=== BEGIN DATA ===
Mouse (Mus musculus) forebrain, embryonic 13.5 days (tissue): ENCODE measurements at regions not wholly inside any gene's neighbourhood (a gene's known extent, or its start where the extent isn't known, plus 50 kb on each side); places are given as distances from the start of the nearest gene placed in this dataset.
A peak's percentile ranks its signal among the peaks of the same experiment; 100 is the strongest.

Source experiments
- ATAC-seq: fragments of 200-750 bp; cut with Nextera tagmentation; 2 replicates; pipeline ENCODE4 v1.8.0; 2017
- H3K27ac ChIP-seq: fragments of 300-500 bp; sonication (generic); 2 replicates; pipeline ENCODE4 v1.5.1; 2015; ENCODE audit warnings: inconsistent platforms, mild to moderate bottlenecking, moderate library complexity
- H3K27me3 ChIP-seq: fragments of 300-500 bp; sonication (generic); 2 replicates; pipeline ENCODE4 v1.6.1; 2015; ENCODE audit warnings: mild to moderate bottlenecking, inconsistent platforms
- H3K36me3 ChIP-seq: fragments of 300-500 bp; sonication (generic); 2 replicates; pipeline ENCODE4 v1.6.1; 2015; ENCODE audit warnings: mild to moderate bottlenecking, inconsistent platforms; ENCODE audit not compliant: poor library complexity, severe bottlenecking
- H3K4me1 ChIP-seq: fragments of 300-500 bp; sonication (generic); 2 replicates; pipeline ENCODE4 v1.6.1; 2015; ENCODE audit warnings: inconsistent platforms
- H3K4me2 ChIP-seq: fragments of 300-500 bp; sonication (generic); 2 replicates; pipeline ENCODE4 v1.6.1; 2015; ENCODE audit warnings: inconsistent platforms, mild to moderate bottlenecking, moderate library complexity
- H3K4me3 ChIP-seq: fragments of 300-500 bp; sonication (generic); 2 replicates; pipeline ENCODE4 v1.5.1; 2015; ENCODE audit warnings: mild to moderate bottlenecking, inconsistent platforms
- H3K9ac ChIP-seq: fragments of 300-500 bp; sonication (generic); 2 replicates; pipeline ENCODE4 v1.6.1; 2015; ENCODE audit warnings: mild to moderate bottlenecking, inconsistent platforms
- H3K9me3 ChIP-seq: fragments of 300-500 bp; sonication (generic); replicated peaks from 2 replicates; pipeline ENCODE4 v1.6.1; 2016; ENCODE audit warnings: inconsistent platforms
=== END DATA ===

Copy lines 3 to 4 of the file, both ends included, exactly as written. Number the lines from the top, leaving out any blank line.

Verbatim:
Source experiments
- ATAC-seq: fragments of 200-750 bp; cut with Nextera tagmentation; 2 replicates; pipeline ENCODE4 v1.8.0; 2017